by Linda W. Arms
After a brain injury, every day brings constant reminders that our brain is not working well. For many of us, everything becomes a challenge. Every movement we make, speaking, seeing, reading, counting, driving, cooking, cleaning, walking, hearing, thinking and so much more becomes difficult. Nothing feels normal. With these challenges, we become even more fatigued and less able to do the things we are trying to do. It becomes a vicious cycle that we cannot move out of. Slowly as we get better, we start experiencing a “new normal”.
I think our “new normal” is a combination of us forgetting how it used to be, and that we have actually gotten better. We also adapt by changing things around us and how we do things. We stop doing certain things because it just isn’t possible or isn’t that important for us to spend the energy on. We become much more functional and after a while we don’t think about our brain injury every single day. Sometimes it takes years to get to this point.
Many of us don’t want our brain injury to define us so it is important not to constantly think of ourselves as “damaged” or that we can’t do something. Sometimes we have to redefine who we are and what our life is to be. Maybe we can’t do that job we had before. Maybe we can’t climb mountains. But there are other new and different things we can do.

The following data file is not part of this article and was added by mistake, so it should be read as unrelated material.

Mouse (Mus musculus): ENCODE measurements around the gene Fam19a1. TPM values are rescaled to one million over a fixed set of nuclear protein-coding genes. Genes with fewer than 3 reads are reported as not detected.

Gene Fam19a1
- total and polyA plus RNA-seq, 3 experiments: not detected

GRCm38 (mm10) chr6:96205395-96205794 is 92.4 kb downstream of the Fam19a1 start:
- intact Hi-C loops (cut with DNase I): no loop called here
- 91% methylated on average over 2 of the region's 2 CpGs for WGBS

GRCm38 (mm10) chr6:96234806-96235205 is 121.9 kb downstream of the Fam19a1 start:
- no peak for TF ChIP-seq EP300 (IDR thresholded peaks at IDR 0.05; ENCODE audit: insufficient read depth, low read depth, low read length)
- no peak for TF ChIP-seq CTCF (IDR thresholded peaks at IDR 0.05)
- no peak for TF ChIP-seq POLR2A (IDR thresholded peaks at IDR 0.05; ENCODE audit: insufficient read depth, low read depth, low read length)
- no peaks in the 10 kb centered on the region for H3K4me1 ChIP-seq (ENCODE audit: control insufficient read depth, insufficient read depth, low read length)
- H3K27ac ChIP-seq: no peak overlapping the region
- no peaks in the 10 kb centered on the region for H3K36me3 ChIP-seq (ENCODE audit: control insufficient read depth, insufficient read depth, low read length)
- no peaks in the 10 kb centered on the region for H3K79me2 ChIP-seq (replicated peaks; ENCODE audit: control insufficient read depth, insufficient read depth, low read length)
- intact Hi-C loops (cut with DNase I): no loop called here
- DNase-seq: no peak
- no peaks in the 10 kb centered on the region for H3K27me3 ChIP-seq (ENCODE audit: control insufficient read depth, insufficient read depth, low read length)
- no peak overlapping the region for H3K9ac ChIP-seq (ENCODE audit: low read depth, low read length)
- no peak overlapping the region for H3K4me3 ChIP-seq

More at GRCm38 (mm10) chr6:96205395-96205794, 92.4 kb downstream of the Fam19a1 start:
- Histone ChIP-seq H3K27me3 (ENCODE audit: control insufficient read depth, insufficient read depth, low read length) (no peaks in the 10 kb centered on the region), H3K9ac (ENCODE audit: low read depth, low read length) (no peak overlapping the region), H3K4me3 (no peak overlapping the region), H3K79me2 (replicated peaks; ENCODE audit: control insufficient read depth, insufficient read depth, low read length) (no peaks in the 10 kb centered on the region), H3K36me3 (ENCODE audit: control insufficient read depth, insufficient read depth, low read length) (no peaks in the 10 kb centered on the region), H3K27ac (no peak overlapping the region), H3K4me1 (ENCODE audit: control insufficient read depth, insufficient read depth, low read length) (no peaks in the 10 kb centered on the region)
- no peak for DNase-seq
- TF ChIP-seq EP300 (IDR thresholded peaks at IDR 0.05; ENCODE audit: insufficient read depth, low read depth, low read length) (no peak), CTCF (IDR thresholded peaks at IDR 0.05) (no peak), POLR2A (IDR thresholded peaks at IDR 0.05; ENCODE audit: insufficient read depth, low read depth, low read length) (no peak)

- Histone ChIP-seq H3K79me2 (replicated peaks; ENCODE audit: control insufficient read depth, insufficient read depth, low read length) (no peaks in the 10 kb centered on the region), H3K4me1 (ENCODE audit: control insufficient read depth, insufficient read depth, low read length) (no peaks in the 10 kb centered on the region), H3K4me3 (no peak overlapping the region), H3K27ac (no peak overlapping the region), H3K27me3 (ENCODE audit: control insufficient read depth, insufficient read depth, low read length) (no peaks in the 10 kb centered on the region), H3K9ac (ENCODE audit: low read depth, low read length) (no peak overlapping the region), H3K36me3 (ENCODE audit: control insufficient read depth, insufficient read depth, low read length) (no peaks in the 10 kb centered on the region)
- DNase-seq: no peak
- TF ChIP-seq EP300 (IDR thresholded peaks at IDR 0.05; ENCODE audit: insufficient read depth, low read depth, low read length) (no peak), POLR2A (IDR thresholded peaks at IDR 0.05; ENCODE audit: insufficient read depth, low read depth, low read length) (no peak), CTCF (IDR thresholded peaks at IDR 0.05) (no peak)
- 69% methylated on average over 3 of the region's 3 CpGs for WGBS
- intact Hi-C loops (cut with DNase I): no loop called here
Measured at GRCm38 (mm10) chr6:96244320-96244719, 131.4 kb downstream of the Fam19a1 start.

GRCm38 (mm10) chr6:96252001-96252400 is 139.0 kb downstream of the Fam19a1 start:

Living with our “new normal” is fine and works most of the time. Sometimes, however, the brain fairy comes back for a visit. The brain fairy that causes all that trouble but also heals things in our heads is always lurking in the background. Sometimes that visit brings back many symptoms we thought we’ve overcome. A frightening experience like two large dogs barking, running and jumping at you causes you to have that sense of visual discombobulation or you feel unbalanced; your mind goes blank and the fog returns or something else just isn’t feeling normal again.
Sometimes, the brain fairy returns for a longer visit such as when you are faced with big life disturbances such as family problems, money problems, illness or other things that weigh heavily on you. The stress, the emotions, and the mental work required to deal with these things is more than your injured brain can deal with. Symptoms return, fatigue sets in, everything becomes much more difficult. It is a time to step back and take care of yourself. It is time to ask for help. Remember the early months or years after your brain injury when you did nothing much other than try to heal. You rested more, people helped you more, you did less, you put less things on your “to do” list, you didn’t do some things you used to do.
For whatever reason the brain fairy returns to you, remember it will pass. Sometimes it is a short visit. Sometimes you don’t know when it will end. But remember that eventually it will get better again. Pace yourself. Be patient and good to yourself in the meantime.